Regional Gardening Reports :: National Gardening Association

In the Garden:
Southwestern Deserts
August, 2011
Regional Report

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Improve pollination by planting corn in a grid rather than a long row.

Monsoon Mania

Summer monsoon thunderstorms continue this month, bringing much-needed precipitation and less-welcome dust, along with varied opportunities and chores for the gardener. Summer is sometimes considered the off-season for low desert gardening, much like winter is for other regions, but actually there are quite a few things happening. Here are a few monsoon related projects to keep you busy until prime gardening starts again in fall.

Grow Corn
In the low desert, native peoples planted warm-season crops such as corn from mid-July through August to take advantage of the rainy season. Modern-day growers do the same. Choose a corn variety that matures quickly, no more than 65 to 80 days. Be aware that modern hybrid corn varieties require plentiful water, fertile soil, and nitrogen. If that does not suit your gardening style, consider native corn varieties that are better acclimated to our growing conditions.

Corn is categorized into five groups based on the sugar and starch content of the kernels. In addition to sweet corn, which we like to eat boiled and slathered with butter, other corn types are dent, flint, flour, and popcorn. Traditional Hopi blue cornmeal is ground from a flour corn. Dent and flint dry into very hard kernels, which helps prevent pest problems during storage. Native Seeds/SEARCH ( in Tucson offers tried and true varieties. Look for some of their striking blue corns such as 'Escondida Blue', 'Hernandez Blue', and 'Navajo Mix', which produces blue, white and speckled ears.

Water Carefully
When rains are adequate, adjust irrigation timers to prevent saturated soil, which promotes root rot and iron chlorosis. Roots need oxygen in the soil to absorb iron. When soil is overly wet, there is insufficient oxygen and chlorosis appears as yellow leaves with obvious green veins. This condition typically affects nonnative plants and often corrects itself as soil moisture returns to normal. If not, apply chelated iron or ferrous sulfate, both of which are readily absorbed by plants.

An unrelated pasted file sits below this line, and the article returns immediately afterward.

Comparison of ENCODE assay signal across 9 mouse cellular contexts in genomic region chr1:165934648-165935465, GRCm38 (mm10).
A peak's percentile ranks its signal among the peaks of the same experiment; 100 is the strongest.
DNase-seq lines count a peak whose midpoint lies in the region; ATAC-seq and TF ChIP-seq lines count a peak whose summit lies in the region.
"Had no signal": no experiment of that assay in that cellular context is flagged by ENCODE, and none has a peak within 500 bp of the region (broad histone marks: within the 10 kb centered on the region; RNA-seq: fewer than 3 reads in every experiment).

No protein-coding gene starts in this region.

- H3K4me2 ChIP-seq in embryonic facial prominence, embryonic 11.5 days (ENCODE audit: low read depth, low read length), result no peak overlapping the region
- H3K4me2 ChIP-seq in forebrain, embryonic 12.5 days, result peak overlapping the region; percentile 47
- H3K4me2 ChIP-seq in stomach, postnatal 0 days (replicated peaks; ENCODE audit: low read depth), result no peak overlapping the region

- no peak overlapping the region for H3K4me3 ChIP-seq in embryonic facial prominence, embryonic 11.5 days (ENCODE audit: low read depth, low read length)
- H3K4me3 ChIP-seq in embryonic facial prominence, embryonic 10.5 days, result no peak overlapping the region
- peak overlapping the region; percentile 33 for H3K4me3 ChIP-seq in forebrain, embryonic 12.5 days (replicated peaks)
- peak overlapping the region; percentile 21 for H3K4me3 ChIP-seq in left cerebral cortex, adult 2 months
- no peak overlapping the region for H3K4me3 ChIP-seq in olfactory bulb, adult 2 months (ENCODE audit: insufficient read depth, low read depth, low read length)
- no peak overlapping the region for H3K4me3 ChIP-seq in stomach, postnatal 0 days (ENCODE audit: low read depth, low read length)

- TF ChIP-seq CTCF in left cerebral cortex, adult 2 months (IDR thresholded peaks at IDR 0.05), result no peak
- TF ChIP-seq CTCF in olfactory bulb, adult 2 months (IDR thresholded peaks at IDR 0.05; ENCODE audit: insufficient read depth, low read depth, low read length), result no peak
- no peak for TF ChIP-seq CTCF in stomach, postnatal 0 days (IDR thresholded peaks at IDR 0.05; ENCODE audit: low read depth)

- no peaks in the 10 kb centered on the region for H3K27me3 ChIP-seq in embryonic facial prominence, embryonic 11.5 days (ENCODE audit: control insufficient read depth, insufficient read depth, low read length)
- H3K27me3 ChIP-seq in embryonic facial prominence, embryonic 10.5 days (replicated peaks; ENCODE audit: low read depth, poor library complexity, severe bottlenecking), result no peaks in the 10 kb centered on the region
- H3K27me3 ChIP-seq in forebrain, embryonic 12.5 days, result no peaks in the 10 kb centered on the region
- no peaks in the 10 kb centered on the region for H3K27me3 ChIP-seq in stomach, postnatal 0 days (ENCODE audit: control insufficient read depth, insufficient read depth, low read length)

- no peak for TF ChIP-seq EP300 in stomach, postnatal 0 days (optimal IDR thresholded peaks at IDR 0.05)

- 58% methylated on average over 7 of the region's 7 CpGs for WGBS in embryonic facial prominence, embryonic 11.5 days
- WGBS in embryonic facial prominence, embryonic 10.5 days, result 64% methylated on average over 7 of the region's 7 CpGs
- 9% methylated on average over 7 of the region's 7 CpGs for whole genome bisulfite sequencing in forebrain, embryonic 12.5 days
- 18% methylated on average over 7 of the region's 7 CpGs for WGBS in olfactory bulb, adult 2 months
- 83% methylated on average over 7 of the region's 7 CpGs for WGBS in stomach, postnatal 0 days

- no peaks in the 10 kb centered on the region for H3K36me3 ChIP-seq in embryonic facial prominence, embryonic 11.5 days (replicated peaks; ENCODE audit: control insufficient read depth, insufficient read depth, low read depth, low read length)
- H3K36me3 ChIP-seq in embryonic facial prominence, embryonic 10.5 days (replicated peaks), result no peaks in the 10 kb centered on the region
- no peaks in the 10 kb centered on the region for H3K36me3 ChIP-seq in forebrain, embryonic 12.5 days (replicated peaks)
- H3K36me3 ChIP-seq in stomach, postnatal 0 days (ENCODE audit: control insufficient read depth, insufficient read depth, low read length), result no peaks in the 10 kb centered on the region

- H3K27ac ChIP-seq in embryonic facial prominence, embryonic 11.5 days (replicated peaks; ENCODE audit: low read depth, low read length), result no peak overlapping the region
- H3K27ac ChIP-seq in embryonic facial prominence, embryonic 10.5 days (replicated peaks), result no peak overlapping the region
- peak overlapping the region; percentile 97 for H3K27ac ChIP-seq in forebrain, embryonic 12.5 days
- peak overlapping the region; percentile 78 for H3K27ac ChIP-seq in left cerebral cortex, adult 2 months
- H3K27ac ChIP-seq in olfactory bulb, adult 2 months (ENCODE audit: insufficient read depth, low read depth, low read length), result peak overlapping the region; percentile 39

Repair Storm Damage
After monsoon thunderstorms, remove broken tree branches immediately, using proper pruning cuts that allow the tree to seal the wound from pests and diseases. For severe damage or dangerous conditions, consult a certified arborist.

Take Advantage of Easy Digging
Keep in mind that digging is easier when soil is moist. Take advantage of the monsoon rains to remove weeds, which pull up readily with roots attached from moist soil. Now is the time to do battle with the invasive Bermuda grass that encroached into the garden from the lawn. It might be a good time to break ground on a new garden bed (if you can stand the heat).

Dust Your Plants
Spider mites thrive on dusty plant foliage. Hose off plants early in the morning before the sun hits to reduce the chance of foliar burn.

Take Off the Tarp
If you covered the compost pile with a tarp to prevent drying out during summer (good idea!), try to remember to take it off before an expected thundershower so it can soak up some needed moisture. The process of decomposition slows down when organic matter dries out.

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